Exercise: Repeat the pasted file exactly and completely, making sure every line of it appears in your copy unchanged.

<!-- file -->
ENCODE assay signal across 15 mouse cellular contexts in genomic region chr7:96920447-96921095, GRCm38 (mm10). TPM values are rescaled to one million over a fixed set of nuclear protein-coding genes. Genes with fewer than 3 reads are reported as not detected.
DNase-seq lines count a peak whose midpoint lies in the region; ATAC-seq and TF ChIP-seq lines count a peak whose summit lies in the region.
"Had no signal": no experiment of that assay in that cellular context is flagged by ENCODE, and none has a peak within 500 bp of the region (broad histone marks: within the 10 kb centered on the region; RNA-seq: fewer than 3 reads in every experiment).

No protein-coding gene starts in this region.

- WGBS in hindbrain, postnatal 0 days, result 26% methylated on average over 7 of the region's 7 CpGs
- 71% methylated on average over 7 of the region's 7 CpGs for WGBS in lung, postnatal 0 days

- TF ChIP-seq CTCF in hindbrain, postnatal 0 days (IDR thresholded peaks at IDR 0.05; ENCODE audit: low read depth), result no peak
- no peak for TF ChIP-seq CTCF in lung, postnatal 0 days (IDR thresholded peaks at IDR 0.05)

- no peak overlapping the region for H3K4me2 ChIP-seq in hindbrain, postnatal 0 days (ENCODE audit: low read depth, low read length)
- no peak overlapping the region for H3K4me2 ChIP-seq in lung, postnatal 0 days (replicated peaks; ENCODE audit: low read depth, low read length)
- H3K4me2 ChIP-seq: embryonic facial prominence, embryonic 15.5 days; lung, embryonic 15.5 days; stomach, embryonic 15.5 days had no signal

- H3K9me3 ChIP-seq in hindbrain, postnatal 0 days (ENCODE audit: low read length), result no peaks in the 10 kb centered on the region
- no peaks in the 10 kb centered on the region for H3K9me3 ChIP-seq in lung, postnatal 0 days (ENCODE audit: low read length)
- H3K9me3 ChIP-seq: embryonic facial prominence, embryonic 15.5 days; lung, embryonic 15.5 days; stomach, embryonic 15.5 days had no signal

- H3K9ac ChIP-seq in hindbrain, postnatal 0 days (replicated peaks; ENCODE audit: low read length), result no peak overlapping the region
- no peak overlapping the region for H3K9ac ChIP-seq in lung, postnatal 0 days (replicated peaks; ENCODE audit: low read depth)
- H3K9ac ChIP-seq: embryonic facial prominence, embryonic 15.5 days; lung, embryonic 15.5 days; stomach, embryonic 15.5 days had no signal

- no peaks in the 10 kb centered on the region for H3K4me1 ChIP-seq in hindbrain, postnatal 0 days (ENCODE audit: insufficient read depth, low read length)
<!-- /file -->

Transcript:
ENCODE assay signal across 15 mouse cellular contexts in genomic region chr7:96920447-96921095, GRCm38 (mm10). TPM values are rescaled to one million over a fixed set of nuclear protein-coding genes. Genes with fewer than 3 reads are reported as not detected.
DNase-seq lines count a peak whose midpoint lies in the region; ATAC-seq and TF ChIP-seq lines count a peak whose summit lies in the region.
"Had no signal": no experiment of that assay in that cellular context is flagged by ENCODE, and none has a peak within 500 bp of the region (broad histone marks: within the 10 kb centered on the region; RNA-seq: fewer than 3 reads in every experiment).

No protein-coding gene starts in this region.

- WGBS in hindbrain, postnatal 0 days, result 26% methylated on average over 7 of the region's 7 CpGs
- 71% methylated on average over 7 of the region's 7 CpGs for WGBS in lung, postnatal 0 days

- TF ChIP-seq CTCF in hindbrain, postnatal 0 days (IDR thresholded peaks at IDR 0.05; ENCODE audit: low read depth), result no peak
- no peak for TF ChIP-seq CTCF in lung, postnatal 0 days (IDR thresholded peaks at IDR 0.05)

- no peak overlapping the region for H3K4me2 ChIP-seq in hindbrain, postnatal 0 days (ENCODE audit: low read depth, low read length)
- no peak overlapping the region for H3K4me2 ChIP-seq in lung, postnatal 0 days (replicated peaks; ENCODE audit: low read depth, low read length)
- H3K4me2 ChIP-seq: embryonic facial prominence, embryonic 15.5 days; lung, embryonic 15.5 days; stomach, embryonic 15.5 days had no signal

- H3K9me3 ChIP-seq in hindbrain, postnatal 0 days (ENCODE audit: low read length), result no peaks in the 10 kb centered on the region
- no peaks in the 10 kb centered on the region for H3K9me3 ChIP-seq in lung, postnatal 0 days (ENCODE audit: low read length)
- H3K9me3 ChIP-seq: embryonic facial prominence, embryonic 15.5 days; lung, embryonic 15.5 days; stomach, embryonic 15.5 days had no signal

- H3K9ac ChIP-seq in hindbrain, postnatal 0 days (replicated peaks; ENCODE audit: low read length), result no peak overlapping the region
- no peak overlapping the region for H3K9ac ChIP-seq in lung, postnatal 0 days (replicated peaks; ENCODE audit: low read depth)
- H3K9ac ChIP-seq: embryonic facial prominence, embryonic 15.5 days; lung, embryonic 15.5 days; stomach, embryonic 15.5 days had no signal

- no peaks in the 10 kb centered on the region for H3K4me1 ChIP-seq in hindbrain, postnatal 0 days (ENCODE audit: insufficient read depth, low read length)